RECENT PRICE MOVEMENT
Movement in cotton benchmarks was mixed over the past month.
- The March NY/ICE contract tested the upper limit of the range between 79 and 89 cents/lb that has held values since early November. After failing to break higher, prices retreated to levels near 85 cents/lb.
- Prices for the December NY/ICE contract, reflecting market expectations for the 2023/24 crop year, continued to follow a gentle upward trend in the first half of January. In the second half of January and into early February, values flattened out at levels near 85 cents/lb.
- The A Index was relatively stable over the past month, trading on both sides of 100 cents/lb.
- Chinese prices represented by the China Cotton Index (CC 3128B) increased from early January to early February (from 101 to 107 cents/lb). In terms of RMB/ton, values rose from 15,200 to 15,900. The RMB was steady against the USD over the past month, near 6.78 RMB/USD.
- Indian spot prices (Shankar-6 quality) decreased slightly over the past month, from 97 to 94 cents/lb. In terms of INR/candy, values eased from 62,500 to 61,500. The INR was traded close to 82 INR/USD over the past month.
- Pakistani prices decreased from 106 to 97 cents/lb. In domestic terms, prices rose from 20,000 to 22,000 PKR/maund. The difference in price direction across currencies resulted from a significant weakening of the PKR against the dollar. The exchange rate swung from 228 to 275 PKR/USD between early January and early February.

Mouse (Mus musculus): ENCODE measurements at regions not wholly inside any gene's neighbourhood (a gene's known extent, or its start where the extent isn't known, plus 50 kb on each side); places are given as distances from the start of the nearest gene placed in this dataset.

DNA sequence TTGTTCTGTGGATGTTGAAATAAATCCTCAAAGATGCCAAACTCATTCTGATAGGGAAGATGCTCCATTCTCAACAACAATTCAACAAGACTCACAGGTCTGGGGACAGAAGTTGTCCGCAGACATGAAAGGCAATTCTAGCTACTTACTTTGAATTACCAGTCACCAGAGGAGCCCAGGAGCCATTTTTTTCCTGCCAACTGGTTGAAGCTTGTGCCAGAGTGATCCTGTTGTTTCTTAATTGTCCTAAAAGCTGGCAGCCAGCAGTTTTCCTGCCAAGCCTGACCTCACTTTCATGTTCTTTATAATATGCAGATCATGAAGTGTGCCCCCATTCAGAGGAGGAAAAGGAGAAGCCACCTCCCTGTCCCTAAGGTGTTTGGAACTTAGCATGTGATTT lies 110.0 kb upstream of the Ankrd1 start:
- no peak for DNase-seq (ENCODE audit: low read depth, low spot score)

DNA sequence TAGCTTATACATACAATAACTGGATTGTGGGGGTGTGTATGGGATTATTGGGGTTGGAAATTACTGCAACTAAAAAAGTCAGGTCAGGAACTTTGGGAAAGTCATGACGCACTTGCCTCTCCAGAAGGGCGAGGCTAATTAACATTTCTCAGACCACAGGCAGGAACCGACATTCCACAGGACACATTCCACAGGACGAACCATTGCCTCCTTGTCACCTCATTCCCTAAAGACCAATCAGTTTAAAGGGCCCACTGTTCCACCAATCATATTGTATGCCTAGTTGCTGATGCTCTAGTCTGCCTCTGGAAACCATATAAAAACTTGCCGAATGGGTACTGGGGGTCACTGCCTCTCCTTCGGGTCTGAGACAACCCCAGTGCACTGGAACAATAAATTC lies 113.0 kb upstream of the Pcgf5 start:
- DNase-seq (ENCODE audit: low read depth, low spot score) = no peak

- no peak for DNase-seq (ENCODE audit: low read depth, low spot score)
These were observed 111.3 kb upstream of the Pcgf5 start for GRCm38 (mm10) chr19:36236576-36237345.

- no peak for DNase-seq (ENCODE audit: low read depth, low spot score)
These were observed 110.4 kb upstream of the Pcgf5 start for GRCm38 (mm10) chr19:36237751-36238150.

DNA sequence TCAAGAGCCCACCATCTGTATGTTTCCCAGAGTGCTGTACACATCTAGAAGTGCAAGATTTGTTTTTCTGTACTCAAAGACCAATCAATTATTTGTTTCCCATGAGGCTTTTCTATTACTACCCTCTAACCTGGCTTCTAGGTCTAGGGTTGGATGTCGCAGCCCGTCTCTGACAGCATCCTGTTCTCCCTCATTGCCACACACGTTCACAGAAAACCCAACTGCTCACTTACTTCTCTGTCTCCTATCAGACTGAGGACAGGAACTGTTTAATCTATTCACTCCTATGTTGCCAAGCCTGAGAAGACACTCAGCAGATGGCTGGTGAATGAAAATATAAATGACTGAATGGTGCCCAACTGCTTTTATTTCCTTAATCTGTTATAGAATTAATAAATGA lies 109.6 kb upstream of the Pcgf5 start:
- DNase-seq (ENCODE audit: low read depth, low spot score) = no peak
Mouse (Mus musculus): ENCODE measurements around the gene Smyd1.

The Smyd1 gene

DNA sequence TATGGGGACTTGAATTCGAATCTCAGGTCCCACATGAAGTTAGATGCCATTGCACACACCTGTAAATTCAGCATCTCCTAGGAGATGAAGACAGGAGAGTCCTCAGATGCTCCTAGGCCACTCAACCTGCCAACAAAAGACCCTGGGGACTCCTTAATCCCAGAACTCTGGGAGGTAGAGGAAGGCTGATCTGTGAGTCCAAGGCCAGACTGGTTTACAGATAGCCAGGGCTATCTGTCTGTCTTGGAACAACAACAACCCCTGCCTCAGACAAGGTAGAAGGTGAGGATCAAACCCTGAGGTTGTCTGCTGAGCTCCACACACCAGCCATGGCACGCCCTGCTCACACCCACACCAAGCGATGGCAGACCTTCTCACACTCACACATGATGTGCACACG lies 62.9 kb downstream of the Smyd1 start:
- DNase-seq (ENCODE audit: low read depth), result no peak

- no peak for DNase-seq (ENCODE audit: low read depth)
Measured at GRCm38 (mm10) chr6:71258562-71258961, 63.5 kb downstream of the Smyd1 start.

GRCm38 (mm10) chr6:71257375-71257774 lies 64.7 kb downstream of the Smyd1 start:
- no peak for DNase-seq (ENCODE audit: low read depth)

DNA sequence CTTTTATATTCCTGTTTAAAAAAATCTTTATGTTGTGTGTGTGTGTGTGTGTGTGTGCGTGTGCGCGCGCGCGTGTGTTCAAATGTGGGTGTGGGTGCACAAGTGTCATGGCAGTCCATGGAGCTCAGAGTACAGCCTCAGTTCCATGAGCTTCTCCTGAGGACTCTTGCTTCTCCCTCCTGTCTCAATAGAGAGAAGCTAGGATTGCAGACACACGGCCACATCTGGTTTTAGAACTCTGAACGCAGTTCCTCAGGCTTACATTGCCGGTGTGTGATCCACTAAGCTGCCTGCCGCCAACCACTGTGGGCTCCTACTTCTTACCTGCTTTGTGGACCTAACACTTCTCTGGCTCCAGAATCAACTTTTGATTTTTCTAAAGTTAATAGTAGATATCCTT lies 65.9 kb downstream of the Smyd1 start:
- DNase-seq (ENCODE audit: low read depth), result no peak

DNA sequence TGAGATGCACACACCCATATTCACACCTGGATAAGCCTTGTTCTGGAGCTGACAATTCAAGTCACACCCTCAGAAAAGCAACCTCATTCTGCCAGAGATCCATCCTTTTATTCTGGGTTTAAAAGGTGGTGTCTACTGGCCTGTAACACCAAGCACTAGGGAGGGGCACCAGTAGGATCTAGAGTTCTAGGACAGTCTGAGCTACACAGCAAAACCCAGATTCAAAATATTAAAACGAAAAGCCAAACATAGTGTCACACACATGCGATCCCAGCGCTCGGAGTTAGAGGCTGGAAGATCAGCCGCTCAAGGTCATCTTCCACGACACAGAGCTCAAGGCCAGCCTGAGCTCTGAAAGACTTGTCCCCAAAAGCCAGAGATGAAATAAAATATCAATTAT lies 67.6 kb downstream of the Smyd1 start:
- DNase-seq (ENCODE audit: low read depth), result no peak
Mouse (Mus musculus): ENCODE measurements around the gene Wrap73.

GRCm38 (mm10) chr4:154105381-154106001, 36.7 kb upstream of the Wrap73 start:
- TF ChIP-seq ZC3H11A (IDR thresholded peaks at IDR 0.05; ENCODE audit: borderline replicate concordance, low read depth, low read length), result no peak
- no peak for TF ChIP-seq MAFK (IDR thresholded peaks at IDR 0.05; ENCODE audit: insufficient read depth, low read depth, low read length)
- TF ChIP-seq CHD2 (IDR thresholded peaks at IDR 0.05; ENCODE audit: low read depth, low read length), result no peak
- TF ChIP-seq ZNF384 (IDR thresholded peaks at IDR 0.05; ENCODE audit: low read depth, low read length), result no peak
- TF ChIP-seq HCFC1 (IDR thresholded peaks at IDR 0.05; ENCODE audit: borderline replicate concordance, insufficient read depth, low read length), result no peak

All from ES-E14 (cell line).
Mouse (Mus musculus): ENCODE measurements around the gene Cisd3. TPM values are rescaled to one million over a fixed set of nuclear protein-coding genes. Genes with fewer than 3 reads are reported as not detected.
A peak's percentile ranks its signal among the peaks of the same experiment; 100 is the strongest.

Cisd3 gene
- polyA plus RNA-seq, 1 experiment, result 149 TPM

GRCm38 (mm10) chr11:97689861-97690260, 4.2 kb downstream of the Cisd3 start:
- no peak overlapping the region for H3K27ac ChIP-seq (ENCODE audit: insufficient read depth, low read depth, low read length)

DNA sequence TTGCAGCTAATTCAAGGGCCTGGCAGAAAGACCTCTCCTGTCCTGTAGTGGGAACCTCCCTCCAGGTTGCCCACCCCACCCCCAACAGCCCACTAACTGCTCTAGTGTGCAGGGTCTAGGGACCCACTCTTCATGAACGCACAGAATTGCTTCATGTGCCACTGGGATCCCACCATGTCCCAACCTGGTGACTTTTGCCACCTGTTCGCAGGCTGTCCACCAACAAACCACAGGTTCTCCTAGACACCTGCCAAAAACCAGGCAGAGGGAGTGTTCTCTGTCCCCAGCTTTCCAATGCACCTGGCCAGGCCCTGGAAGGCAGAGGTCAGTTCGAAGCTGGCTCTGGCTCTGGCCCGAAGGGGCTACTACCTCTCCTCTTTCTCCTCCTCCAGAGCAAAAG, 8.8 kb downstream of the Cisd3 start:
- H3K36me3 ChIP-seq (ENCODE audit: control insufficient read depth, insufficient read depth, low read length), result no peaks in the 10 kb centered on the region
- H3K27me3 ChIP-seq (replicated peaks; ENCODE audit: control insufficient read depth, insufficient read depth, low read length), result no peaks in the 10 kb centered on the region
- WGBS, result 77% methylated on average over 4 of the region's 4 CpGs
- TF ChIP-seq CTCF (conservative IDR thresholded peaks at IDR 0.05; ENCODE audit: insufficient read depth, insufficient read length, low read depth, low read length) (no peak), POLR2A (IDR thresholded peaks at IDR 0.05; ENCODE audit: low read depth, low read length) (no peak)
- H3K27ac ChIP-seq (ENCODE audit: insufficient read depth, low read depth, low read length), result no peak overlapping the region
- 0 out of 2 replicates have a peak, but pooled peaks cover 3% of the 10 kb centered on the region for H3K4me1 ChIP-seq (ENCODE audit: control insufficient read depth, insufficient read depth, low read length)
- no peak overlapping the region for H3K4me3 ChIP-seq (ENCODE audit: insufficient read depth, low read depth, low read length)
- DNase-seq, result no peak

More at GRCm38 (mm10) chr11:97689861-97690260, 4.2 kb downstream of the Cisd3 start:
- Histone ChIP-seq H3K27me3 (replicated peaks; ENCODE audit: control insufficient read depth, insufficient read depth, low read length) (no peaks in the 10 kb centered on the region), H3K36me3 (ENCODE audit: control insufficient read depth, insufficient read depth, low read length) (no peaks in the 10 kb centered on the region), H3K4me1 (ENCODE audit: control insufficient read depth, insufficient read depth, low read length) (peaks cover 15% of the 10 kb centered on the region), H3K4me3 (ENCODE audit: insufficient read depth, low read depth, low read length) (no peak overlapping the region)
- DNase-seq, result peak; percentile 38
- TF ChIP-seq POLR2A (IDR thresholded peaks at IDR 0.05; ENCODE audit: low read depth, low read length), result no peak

SUPPLY, DEMAND, & TRADE
The latest USDA report featured decreases to forecasts for global production (-332,000 bales to 115.4 million) and mill-use (-846,000 bales to 110.9 million) in the 2022/23 crop year. Revisions to historical figures lowered beginning stocks (-148,000 bales to 85.3 million). The net result for the forecast to world ending stocks was a +372,000 bale addition (to 89.9 million).
If realized, this would be the highest volume of global stocks outside of the crop year most affected by the onset of COVID (2019/20) and the period of high Chinese reserves (2012/13-2015/16). The current projection for the world stocks-to-use ratio is 80.5%, about eight percentage points higher than last crop year and about ten points higher than in 2020/21.
At the country-level, the largest revisions to production figures were for India (-1.0 million bales to 26.5 million), Brazil (+300,000 bales to 13.3 million), and the U.S. (+438,0000 bales to 14.7 million).
For mill-use, the largest changes were for India (-500,000 bales to 22.5 million), Indonesia (-250,000 bales to 2.2 million), and Vietnam (-100,000 bales to 6.4 million),
The global trade forecast was lowered -645,000 bales to 41.6 million. For imports, the largest changes were for China (-250,000 to 7.8 million), Indonesia (-250,000 bales to 2.2 million), and Vietnam (-200,000 bales to 6.4 million). For exports, the largest changes were for India (-250,000 bales to 3.1 million) and the U.S. (-250,000 bales to 12.0 million).